The Funeral Director’s Daughter

Submitted into Contest #102 in response to: Frame your story as an adult recalling the events of their childhood.... view prompt


Adventure Creative Nonfiction Contemporary

“Karen… can I have one of your dresses for a little girl who died in a car accident today? She doesn’t have a nice dress to wear.” Dad said. I was stunned. My shoulders slumped. My head hung. My heart sank. I could not speak. I was heartbroken. Tears streamed down my very recently smiling cheeks. I felt life draining from me as I thought of the life drained too soon from her young body. I gravely wanted her to have the dress… any dress! My prettiest dress! My most favorite dress! BUT the one thing I really wanted was for her not to be dead. My sadder and wiser seven year-old self said yes. Yes to the dress… yes to reality… yes to Life!

I guess you could say I was awoken early in life to my mortality. Being a funeral director’s daughter was certainly eye-opening and enlightening. We lived surrounded by death. We learned to laugh and make light of it all to perhaps lessen the darkness. After all, people were “dying to meet us”. And so I learned that my life was going to be an on-going lesson about living Life amidst daily death. When I say we lightened things up, my dad was ahead of the curve. We had white & light grey hearses, not the traditional black. The funeral home employees wore grey suits, not black. The funerals were celebrations of life long before that was avant-garde in the 70’s. The restrooms in our funeral home were true “rest” rooms where you could take time to sit and refresh in soft chairs with tissues, refreshments, floral arrangements and lava lamps until you were ready to greet mourners again in the warm and inviting living rooms during the wake.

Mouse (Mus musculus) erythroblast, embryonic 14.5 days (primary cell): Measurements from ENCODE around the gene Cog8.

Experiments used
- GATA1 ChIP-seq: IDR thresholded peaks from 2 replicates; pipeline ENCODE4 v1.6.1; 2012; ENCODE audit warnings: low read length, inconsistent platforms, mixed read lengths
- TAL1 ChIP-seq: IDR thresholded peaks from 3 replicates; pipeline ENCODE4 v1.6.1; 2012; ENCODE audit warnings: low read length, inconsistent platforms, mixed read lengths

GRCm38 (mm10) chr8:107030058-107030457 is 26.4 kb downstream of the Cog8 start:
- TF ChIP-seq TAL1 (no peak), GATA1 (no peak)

Most children will say they love spending time with their parents. Many of my adventures with dad were reminiscent of seeing through the eyes of a mortician’s experience. “Dad time” was whenever & wherever he could fit us into his busy schedule. Riding in the back of a hearse after delivering a “body” to another city was a joyride with my dad. Driving enroute to said destination we rode in the cab behind the front seat. But on the return trip, we were in First Class! A hearse’s 17 ft. great length provided an incredible expanse of soft carpeted open space with a 360 degree panoramic view of the world. Clouds, trees, cars and luscious landscapes flew past my travelling windows of delight! It was truly a magical carpet ride quite literally! I often wished the dead could have had the awesome view before their “ticket to ride” life had expired.

Everywhere. Everything. Everafter… life would be flavoured with death. Walks in the woods were flavoured with death. Amidst exploring the beauty of nature in the park were tales of Indian gravestones when large rocks appeared along the paths. I mean, in my world, what else could they possibly be?

The loss of family pets were flavoured with death. Hamsters, fish, turtles, dogs and the occasional backyard bird were given lavish funeral arrangements and ceremonial tributes. There was pomp & circumstance and solemnity everywhere in our household. We knew how to be pall bearers and made lavish caskets out of shoe boxes. Magnificent floral arrangements adorned the carefully chosen gravesites. Exquisite eulogies and heartwarming hymns we’re sung over the tombs of the fallen.